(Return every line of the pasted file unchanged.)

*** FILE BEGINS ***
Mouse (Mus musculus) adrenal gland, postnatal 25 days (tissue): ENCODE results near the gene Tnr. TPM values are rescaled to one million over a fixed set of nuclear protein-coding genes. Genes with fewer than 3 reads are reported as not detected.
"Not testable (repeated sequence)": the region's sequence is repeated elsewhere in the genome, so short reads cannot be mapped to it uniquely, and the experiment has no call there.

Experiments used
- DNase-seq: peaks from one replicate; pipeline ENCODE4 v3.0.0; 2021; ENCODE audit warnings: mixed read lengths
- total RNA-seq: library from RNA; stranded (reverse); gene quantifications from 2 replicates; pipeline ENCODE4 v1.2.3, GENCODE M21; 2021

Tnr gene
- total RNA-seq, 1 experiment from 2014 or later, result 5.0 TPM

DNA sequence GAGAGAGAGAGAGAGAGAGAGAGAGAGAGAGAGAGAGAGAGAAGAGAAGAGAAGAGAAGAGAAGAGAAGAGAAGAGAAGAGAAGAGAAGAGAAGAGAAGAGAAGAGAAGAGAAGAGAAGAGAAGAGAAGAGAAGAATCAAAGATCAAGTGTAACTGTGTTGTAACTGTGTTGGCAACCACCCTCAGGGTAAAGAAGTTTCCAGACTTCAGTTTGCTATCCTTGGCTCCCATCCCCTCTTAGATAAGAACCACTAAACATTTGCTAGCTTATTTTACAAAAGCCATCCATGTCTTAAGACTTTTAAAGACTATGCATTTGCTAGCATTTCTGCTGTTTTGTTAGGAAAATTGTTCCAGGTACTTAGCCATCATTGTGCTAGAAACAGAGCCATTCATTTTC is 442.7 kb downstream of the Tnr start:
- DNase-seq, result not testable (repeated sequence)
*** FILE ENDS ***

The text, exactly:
Mouse (Mus musculus) adrenal gland, postnatal 25 days (tissue): ENCODE results near the gene Tnr. TPM values are rescaled to one million over a fixed set of nuclear protein-coding genes. Genes with fewer than 3 reads are reported as not detected.
"Not testable (repeated sequence)": the region's sequence is repeated elsewhere in the genome, so short reads cannot be mapped to it uniquely, and the experiment has no call there.

Experiments used
- DNase-seq: peaks from one replicate; pipeline ENCODE4 v3.0.0; 2021; ENCODE audit warnings: mixed read lengths
- total RNA-seq: library from RNA; stranded (reverse); gene quantifications from 2 replicates; pipeline ENCODE4 v1.2.3, GENCODE M21; 2021

Tnr gene
- total RNA-seq, 1 experiment from 2014 or later, result 5.0 TPM

DNA sequence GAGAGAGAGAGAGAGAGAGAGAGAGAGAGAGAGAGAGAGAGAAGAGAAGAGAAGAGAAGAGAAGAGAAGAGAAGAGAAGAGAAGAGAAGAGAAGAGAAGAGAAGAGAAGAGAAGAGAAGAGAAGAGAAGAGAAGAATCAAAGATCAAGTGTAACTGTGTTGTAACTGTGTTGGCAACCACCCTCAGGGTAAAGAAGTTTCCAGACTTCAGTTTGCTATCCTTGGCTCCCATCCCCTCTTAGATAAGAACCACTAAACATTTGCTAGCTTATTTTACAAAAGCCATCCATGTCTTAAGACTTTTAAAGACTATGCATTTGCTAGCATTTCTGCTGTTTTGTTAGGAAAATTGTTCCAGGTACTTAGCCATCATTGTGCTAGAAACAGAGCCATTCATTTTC is 442.7 kb downstream of the Tnr start:
- DNase-seq, result not testable (repeated sequence)